A new group helping Olympia engage in difficult conversations about race and privilege delivered its first progress report Tuesday to the Olympia City Council.
About 65 people attended the Ad Hoc Committee on Police and Community Relations’ first of five public forums Oct. 10 at Risen Faith Fellowship Church. That site was chosen because of its connection to the African-American community.
The committee is still a work in progress, co-chairwoman Reiko Callner told the council, but she noted that the first forum showed promise because of its honest and heartfelt tone. The goal with the public forums is to create a safe place for discussing difficult and emotionally charged topics such as race in a predominantly white community like Olympia.
“We want to reach out to people who are less than typically likely to participate in civic affairs,” Callner told the council. “We have a strong sense of responsibility to make sure this does not become a flash in the pan.”
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Comments at the forum included calls for mandatory cultural diversity training for police, more transparent investigations into potential police misconduct, teaching young people to cooperate with officers, screening police candidates for psychological stability, and encouraging officers to show more respect when working with people of color.
Committee member Kerensa Mabwa said the forum was a powerful experience and good starting point for moving the community forward.
“We were not the folks in charge at that forum,” Mabwa said. “The community took the lead.”
Several council members praised the committee for connecting with people in an authentic way that ensures all voices are heard.
“Your work is setting a foundation for meaningful change,” Mayor Stephen Buxbaum said.
The next forum is slated for Nov. 5 at Family Education and Support Services, and is geared toward the local Latino community. This forum will follow a format similar to the first, in which attendees can discuss their experiences with Olympia police during an open-mic session before breaking up into group discussions. Spanish-language interpreters will be available.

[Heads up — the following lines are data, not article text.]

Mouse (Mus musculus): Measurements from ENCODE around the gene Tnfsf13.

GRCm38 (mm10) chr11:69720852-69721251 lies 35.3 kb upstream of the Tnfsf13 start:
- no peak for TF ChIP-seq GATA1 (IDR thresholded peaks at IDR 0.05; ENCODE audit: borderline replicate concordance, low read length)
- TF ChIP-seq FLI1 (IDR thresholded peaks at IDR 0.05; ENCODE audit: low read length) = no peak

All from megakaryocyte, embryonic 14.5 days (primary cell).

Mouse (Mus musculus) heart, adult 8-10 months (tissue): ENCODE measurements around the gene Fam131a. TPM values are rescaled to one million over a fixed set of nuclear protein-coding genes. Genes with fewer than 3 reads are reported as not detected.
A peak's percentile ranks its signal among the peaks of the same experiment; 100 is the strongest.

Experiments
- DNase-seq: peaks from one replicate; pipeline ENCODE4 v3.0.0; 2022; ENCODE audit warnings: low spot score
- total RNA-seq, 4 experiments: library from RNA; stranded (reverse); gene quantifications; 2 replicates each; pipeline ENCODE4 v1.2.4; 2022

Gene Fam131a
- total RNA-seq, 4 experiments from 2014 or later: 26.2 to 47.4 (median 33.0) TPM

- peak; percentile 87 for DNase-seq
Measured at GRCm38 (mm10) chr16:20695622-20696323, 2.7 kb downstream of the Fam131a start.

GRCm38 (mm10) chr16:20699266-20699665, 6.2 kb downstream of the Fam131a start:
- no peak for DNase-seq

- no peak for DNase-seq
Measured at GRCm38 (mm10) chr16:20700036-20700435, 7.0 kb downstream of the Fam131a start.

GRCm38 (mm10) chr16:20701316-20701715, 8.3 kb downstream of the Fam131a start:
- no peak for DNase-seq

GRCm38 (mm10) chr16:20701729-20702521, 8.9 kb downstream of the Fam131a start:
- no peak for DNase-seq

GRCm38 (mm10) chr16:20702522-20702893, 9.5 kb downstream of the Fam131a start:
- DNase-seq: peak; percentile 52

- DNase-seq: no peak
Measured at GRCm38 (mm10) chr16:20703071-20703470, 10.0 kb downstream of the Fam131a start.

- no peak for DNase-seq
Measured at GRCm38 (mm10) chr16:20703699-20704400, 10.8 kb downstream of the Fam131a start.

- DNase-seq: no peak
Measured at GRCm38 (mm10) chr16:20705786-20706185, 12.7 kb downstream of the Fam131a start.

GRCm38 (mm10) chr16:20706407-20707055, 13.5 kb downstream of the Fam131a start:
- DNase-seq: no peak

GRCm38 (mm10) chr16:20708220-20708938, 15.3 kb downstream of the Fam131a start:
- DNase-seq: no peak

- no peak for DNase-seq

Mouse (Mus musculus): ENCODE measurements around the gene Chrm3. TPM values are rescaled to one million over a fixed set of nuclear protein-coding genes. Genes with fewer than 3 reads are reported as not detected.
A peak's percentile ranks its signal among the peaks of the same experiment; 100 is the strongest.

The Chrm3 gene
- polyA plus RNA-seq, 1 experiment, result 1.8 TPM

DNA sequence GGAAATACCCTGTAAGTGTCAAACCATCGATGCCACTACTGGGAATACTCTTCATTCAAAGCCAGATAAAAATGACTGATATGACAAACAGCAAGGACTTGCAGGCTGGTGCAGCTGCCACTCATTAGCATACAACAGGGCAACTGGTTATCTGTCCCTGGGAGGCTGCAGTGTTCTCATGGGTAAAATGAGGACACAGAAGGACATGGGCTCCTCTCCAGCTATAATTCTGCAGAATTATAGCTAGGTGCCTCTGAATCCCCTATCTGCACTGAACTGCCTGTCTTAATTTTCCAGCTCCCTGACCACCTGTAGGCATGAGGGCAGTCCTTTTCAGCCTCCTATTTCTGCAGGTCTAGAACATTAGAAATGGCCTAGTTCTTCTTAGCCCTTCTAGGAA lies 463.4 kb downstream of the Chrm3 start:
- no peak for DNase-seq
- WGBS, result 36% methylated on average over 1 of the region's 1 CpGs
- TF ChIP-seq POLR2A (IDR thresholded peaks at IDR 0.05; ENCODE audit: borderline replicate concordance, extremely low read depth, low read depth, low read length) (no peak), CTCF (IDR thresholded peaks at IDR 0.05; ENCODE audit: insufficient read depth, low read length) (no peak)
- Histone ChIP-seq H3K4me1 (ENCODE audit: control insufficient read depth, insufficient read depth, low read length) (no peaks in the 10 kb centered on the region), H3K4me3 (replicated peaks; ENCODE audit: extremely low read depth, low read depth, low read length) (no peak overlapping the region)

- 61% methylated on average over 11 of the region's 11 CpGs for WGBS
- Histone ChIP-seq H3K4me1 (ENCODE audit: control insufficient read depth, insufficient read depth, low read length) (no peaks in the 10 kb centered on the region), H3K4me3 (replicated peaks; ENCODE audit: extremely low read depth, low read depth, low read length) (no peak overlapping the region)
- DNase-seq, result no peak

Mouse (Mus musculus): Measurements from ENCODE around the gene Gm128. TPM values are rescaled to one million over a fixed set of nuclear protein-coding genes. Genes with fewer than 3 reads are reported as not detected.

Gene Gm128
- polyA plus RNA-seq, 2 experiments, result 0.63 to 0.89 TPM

Another priority for the committee is to discuss the implementation of police body cameras, and a forum will be scheduled to address that topic. Committee co-chairman Curt Pavola said he hopes to organize a panel of experts who can explain aspects such as technology, costs and potential legal issues surrounding police body cameras.
“It’s not so much a question of, ‘Is it good or bad to have it?’ It’s more like, ‘How do you have it?’” Pavola told the council. “It really is about educating the community.”
The ad hoc committee was created in response to the May 21 shooting of two crime suspects, Andre Thompson and Bryson Chaplin, by Olympia police officer Ryan Donald. The incident has racial overtones because the suspects were two black men shot by a white police officer. Thompson and Chaplin have since pleaded not guilty to assault charges. Donald was not charged and will not be reprimanded by the police department.
The Olympia Police Department has been under scrutiny since the shooting, and some residents have called for more police accountability through the establishment of a citizen review board, for example, or revised policies regarding bias and use of force.
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The Ad Hoc Committee on Police and Community Relations will hold a public forum from 5:30-8:30 p.m. Nov. 5 at Family Support Services, 1202 Black Lake Blvd. SW, Suite B1. Spanish-language interpreters will be available. Additional forums also are scheduled at 5:30 p.m. Dec. 7 (location to be announced) and Jan. 18 (time and location to be announced). To contact the committee, email email@example.com.